Our Beg Your Pardon dept. desires to correct that statement made in the last issue to the effect that Louis G. Caldwell had returned to the Ambulance work. That gentleman is now aspiring to become an “Aspirant” and is studying in the French Artillerie School at Fonntainebleau. He says when he is all dressed up on Sunday in his light blue suit one can hardly tell Louis XVI and Louis ’16 apart.

John Crossley’s latest favorite pasttime is standing in the hot sun of Washington Barracks pointing a gun at a prisoner while said prisoner sits at ease and plays at work. When not doing that he is learning how to take pictures so he can take them for the U.S.Eng’s.

We have heard (but won’t vouch for the authenticity) that Orville Davies has gone to the Aviation School at the Boston Tech.

Serg. P.R.Davis’s fears that his being put into the Hospital service delayed his going across seem to have been groundless, as we hear he is among those “over there”.

Our lady, Miss Goldman, is now at Camp Dix, Wrightstown, N.J., and one might judge from her accounts that war means fudge abd dances and other pleasant things. But we are proud of having one lady star, and shall be anxious to hear how she progresses in the army.

Lieut. Groth has gone to the Artillery Replacement Camp at Camp Jackson, where Mrs. G. has been with him there on their second honey moon. “Dutch” Schroeder, the last of the old guard, has also gone to join that colony, where we shall expect to hear further from him and his progress.

Heindl, Anton, is already a corporal at Camp Grant tho he has been there a few weeks only. He writes os enjoying his work like the rest.

Two things have happened to Maurice James recently. He has been married, and moved to Camp Taylor, Ky. to finish his O.T.C. work. We expect he was happier in one than the other.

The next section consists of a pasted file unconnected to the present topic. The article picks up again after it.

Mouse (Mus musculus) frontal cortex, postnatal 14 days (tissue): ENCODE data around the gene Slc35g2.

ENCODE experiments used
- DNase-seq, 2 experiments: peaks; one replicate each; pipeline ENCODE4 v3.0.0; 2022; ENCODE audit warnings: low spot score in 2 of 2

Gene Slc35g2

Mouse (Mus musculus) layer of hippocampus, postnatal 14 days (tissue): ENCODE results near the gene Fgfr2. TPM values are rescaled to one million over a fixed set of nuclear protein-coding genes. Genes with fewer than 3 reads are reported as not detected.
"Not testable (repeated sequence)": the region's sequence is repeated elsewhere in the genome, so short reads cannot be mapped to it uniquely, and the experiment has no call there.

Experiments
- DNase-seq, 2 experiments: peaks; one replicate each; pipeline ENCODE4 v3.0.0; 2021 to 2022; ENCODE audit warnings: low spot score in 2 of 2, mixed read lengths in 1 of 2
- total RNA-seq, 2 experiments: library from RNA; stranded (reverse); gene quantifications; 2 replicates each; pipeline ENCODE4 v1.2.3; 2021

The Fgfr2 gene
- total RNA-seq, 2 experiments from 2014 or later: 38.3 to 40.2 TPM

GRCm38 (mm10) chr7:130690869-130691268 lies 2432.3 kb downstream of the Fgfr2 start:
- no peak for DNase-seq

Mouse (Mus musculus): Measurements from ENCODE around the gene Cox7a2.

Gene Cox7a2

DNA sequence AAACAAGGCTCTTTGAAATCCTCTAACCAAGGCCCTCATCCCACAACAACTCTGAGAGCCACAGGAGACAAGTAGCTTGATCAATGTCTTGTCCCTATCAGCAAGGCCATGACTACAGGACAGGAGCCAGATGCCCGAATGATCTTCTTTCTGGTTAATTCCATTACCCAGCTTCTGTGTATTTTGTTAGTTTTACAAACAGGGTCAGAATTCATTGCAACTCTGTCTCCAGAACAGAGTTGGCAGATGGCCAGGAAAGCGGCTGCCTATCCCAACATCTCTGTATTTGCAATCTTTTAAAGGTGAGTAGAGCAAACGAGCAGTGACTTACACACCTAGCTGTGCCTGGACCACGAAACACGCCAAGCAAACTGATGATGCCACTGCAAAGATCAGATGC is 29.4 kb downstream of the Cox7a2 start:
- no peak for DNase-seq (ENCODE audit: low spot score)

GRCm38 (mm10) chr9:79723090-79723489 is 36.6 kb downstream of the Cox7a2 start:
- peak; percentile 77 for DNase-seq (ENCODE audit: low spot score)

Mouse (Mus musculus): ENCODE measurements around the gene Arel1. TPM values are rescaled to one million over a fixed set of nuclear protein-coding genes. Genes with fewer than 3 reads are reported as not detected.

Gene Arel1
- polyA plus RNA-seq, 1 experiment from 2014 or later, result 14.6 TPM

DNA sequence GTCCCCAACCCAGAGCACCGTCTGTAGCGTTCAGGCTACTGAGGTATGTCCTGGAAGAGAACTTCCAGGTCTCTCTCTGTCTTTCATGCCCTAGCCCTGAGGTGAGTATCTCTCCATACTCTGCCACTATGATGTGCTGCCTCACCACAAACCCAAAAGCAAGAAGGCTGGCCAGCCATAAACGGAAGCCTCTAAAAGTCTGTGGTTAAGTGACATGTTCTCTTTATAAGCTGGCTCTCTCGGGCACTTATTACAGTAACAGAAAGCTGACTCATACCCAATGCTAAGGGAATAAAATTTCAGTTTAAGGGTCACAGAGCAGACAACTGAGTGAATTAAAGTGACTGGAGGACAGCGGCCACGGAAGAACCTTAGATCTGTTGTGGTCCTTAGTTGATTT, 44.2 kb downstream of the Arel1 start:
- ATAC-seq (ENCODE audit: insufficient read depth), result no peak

Pte. Levitetz writes that Uncle Sam was extremely generous in the amount of clothe he put into Mr. L’s uniform, so that there is plenty of room for two or three more. Such wonderful things happen in the army that perhaps if the suit doesn’t shrink Mr. Levitetz will grow[?] to fit the suit.

Mr. McCoy says of Great Lakes life, “We are feeling fit and strong and we outght for we handle a pick and shovel or push an Irish baby carriage ( commonly known as a wheel barrow) for four hours a day, so we are always glad to hear the bugle for meals. The only consolation is everybody is doing it.”

Lt. Frank Marshall has been appointed Court Martial Judge Advocate at camp Grant. Hope for the sake of his clients or defendants, or whatever, that he remembers more of his law than the rest of you claim you do.

Mr. Lawrence Mielitz is in the 4th O.T.C. at Camp MacArthur, Texas and writes that he learned more after two days in that camp than he had during all his previous army experience. He, too, is enthusiastic over his work.

Lieut. Lorin Taylor was a recent caller in our sanctum. He is stationed in Loanoak, Ark. And expects to be held there for some time

A recent le ter from Jules Field, 1916, is interesting in what he has to say in regard to present conditions at the front: “We have been on the front for the last two months and are now on a very busy fron[t] where things are moving fast. For a while we were engaged in trench warfare but now it is all in the open, no trenches or dugouts. We like the open warfare better because it is our style of war and in this particular sector are raising hell with Fritz; have been able to push them back some and take quite a few prisoners. I am sure they do not like the reception they are getting in this part of the country Our Infantry are doing splendid work and reserve a great deal of praise.” Mr. Field is with the 12th F.A.